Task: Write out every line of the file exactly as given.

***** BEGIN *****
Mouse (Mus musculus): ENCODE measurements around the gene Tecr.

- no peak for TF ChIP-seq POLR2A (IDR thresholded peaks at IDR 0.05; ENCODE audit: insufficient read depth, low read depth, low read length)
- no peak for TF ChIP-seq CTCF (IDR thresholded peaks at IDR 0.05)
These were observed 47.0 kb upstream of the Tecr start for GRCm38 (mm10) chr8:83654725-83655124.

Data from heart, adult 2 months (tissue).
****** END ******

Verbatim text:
Mouse (Mus musculus): ENCODE measurements around the gene Tecr.

- no peak for TF ChIP-seq POLR2A (IDR thresholded peaks at IDR 0.05; ENCODE audit: insufficient read depth, low read depth, low read length)
- no peak for TF ChIP-seq CTCF (IDR thresholded peaks at IDR 0.05)
These were observed 47.0 kb upstream of the Tecr start for GRCm38 (mm10) chr8:83654725-83655124.

Data from heart, adult 2 months (tissue).